DALLAS -- The night before he died, friends and neighbors of 8-year-old Julian Kampfschulte gathered outside his bedroom window in Lake Highlands, and in the darkness on his front lawn, sang "Amazing Grace."

Now, as they prepare for his funeral, his neighborhood is alive with his favorite colors -- rainbows of ribbons on trees, front porches, lamp posts, and street signs, and even on the mascot in front of his school.

“It’s like Julian is standing right there, because those ribbons remind you of Julian. To remind you that Julian is standing right there,” said classmate Merritt Carspecken.

Merritt Carspecken

It's a lasting promise that the fight will continue against the rare disease that claimed his young life.

Julian was a first grader at White Rock Elementary when, around last Thanksgiving, he began to lose his eyesight and his hearing. The eventual diagnosis was adrenoleukodystrophy (ALD), a rare and deadly genetic disease that affects 1 in 18,000 people. The disease quickly ravages the brain, leading to what amounts to progressive dementia.

Death or permanent disability, according to the Stop ALD Foundation, comes within just two-to-five years of diagnosis. Julian’s quick decline took barely a year, as thousands of Facebook followers hoped and prayed it wouldn't.

Rainbow ribbons on a tree outside of White Rock Elementary.

“He was someone at our school who we all loved and it’s brought all of us so close together,” said White Rock Elementary Principal Lee Walker.

Tuesday classes included opportunities for students to meet with counselors to talk through their grief.

“It’s been a sad day, I would say, here for us and I think it will continue to be that way as we remember Julian and what a great kiddo he is and what a great family the Kampfschultes are,” Walker said.

Julian’s family and his teachers agreed not to hide his struggle. Julian continued going to school as long as he could.

His first grade classmates helped him at every turn. They were his eyes and ears on the playground, in the hallways, and in the classroom. They supported him, they loved him, they encouraged him.

“He was always joyful with me. He was joyful with everyone I knew," said Julian’s classmate Cullen Faris. "He was special to others."

Cullen Faris

They took the life-and-death journey with him.

“He loved all colors of the rainbow, and the kids would ask, 'What color do you like?' and he would say, 'All colors,” Walker said. "He would say with his friends, ‘Let's go chase the rainbow.’"

That’s why, starting last week, his classmates and their parents began decorating their Lake Highlands neighborhood, Julian’s trees at his home, and his school with all those rainbows as a symbol of their friendship, and a promise.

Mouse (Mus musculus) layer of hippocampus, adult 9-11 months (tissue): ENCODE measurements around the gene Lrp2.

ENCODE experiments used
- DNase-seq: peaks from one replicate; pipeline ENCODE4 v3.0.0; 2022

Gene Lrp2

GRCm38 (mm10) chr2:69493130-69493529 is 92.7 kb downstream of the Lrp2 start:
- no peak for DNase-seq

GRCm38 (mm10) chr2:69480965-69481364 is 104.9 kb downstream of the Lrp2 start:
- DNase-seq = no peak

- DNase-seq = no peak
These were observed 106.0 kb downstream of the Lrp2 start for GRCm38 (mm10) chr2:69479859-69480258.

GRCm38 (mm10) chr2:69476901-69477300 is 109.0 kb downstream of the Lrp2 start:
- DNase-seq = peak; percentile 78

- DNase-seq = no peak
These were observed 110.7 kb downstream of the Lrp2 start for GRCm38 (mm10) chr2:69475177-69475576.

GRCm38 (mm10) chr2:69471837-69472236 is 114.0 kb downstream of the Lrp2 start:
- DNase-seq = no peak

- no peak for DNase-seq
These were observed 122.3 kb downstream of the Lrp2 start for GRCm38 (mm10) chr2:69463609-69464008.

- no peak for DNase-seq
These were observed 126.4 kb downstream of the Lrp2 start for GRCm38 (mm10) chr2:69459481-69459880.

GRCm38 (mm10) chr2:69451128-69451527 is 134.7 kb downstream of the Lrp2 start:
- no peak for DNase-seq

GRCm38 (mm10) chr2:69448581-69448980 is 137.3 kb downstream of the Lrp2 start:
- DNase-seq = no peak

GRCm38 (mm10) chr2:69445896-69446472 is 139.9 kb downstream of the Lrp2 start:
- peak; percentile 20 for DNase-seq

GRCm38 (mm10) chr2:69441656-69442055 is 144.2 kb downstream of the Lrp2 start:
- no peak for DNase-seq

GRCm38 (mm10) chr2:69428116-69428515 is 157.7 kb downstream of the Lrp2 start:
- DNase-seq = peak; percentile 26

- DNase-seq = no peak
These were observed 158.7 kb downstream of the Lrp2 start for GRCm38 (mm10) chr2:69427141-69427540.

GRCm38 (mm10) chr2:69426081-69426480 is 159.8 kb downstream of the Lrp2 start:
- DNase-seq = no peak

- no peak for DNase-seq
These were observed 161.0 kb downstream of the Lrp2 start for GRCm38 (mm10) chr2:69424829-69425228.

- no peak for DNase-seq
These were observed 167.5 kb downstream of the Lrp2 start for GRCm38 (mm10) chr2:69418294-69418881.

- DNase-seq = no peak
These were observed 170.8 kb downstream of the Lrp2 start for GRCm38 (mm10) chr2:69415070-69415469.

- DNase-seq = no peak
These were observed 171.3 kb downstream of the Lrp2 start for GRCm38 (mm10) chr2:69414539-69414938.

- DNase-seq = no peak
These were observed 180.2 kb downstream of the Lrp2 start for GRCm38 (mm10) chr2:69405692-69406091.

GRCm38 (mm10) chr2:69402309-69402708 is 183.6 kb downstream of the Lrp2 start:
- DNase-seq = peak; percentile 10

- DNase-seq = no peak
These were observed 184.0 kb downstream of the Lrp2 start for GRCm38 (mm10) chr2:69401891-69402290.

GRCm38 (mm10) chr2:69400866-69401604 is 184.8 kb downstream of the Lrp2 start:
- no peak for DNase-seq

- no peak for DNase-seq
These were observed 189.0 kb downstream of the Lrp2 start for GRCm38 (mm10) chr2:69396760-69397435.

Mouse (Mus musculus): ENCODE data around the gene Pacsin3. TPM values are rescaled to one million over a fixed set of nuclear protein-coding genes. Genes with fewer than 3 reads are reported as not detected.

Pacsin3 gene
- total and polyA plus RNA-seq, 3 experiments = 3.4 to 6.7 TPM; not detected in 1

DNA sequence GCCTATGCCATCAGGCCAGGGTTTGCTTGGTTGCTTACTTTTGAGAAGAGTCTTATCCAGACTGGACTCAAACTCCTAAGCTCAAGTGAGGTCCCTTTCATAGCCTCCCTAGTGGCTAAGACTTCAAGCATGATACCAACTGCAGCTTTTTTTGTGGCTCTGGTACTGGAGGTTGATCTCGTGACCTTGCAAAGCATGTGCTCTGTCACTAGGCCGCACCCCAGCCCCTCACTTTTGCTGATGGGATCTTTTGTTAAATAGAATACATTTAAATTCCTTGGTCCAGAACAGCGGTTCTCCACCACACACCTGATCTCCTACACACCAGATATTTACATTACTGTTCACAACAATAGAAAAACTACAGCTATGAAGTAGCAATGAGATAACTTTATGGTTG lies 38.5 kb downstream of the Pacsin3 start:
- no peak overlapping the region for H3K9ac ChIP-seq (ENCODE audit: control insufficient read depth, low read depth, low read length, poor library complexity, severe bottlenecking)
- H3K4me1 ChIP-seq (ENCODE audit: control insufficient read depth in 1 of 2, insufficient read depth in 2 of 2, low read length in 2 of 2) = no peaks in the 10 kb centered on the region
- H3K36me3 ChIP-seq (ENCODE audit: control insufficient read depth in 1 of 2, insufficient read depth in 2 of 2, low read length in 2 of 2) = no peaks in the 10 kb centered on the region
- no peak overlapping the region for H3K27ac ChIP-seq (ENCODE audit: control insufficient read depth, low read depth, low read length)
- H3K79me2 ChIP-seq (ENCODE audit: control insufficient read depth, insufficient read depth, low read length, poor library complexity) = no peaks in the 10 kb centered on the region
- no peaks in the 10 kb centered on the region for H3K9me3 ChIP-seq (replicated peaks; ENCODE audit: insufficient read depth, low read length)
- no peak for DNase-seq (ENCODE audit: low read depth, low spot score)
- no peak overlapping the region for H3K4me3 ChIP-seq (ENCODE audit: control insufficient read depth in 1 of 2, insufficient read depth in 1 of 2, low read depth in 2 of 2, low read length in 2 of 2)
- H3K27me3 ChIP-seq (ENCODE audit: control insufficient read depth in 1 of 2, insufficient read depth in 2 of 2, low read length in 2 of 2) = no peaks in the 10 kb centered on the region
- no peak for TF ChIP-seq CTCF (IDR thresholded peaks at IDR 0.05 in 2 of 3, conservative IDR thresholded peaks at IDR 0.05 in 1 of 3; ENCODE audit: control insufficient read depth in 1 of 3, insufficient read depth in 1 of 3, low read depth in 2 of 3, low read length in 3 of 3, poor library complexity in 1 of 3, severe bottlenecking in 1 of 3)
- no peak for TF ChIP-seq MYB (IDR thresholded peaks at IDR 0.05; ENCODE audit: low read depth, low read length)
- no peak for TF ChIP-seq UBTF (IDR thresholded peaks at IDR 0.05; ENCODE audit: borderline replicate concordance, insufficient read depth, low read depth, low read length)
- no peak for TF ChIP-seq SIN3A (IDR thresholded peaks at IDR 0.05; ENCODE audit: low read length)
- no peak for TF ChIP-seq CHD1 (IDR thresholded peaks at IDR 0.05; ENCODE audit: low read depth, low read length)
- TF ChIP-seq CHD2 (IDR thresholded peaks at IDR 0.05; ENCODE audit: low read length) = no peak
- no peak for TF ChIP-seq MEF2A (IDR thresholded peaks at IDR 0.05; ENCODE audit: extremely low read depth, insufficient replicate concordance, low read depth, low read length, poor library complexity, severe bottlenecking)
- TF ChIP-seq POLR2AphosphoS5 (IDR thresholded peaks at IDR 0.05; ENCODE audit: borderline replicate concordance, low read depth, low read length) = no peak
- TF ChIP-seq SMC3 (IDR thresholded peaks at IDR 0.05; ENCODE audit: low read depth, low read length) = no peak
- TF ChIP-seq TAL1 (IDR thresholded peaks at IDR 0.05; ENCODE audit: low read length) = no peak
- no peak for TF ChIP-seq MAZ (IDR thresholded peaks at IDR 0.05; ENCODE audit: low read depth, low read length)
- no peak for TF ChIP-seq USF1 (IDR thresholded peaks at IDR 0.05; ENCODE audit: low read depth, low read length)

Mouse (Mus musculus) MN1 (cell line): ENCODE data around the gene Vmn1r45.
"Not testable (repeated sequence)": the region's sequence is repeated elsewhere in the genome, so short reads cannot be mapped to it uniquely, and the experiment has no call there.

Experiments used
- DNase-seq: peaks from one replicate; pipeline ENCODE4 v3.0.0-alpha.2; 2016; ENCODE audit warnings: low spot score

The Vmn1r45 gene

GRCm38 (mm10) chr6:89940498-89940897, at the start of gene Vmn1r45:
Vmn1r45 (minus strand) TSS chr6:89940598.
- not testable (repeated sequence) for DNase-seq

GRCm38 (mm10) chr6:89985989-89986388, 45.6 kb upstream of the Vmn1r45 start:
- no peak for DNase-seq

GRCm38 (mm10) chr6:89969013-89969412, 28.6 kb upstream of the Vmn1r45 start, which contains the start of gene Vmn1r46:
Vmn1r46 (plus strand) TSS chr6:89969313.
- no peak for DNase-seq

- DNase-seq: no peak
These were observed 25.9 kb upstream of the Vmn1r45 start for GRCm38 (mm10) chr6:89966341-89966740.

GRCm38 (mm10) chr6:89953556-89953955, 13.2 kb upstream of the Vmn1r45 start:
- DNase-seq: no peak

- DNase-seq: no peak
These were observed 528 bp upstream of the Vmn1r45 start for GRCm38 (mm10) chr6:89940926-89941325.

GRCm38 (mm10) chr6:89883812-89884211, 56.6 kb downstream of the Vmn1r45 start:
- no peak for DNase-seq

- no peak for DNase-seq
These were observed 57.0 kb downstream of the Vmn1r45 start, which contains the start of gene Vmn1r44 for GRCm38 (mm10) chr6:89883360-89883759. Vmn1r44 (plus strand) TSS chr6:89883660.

“It reminds me of Julian,” said classmate Andrew Wilson. “He was very special to me."

And, Tuesday night, at a restaurant called Shady’s just around the corner from his home, the rainbows and the promises, continued.

A column outside Shady's is decorated for a celebration of Julian's life.

Julian's classmates, their parents, his teachers gathered for a celebration of his life, and promised to continue pushing for legislation to have all Texas newborns screened for ALD. Currently, it is not included in standard newborn screening. While ALD is nearly always debilitating or deadly, treatments to slow its progression are available (and more are being tested), if it is identified early.

“It’s been one of the most gut-wrenching and heart-breaking things to watch a family go through,” said neighbor Stephanie O’Brien. “But at the same time, to see the love of the community and the support of the kids for Julian -- really an incredible thing in the midst of so much sadness.”

It has touched Julian's family in ways his father struggled to comprehend.

Kurt Kampfschulte

“If you don’t have a community like ours to literally to pick you up, I don’t know how you get through something like that,” said Kurt Kampfschulte at the Tuesday night community celebration of his son’s life.

“We had that community to pick us up. And we don’t make it if not for them.”

So, as a grieving family focuses now on getting legislation for all newborns in Texas to be screened for this genetic disease, they appreciate the fact they do not walk this horrible gauntlet alone.

That's what all those ribbons tell them in Lake Highlands: A promise to Julian and his family that the community will keep walking with them through the grief, the hard days, and the battles yet to come.

Julian Kampfschulte

Julian’s funeral is Thursday at Fellowship Bible Church in north Dallas.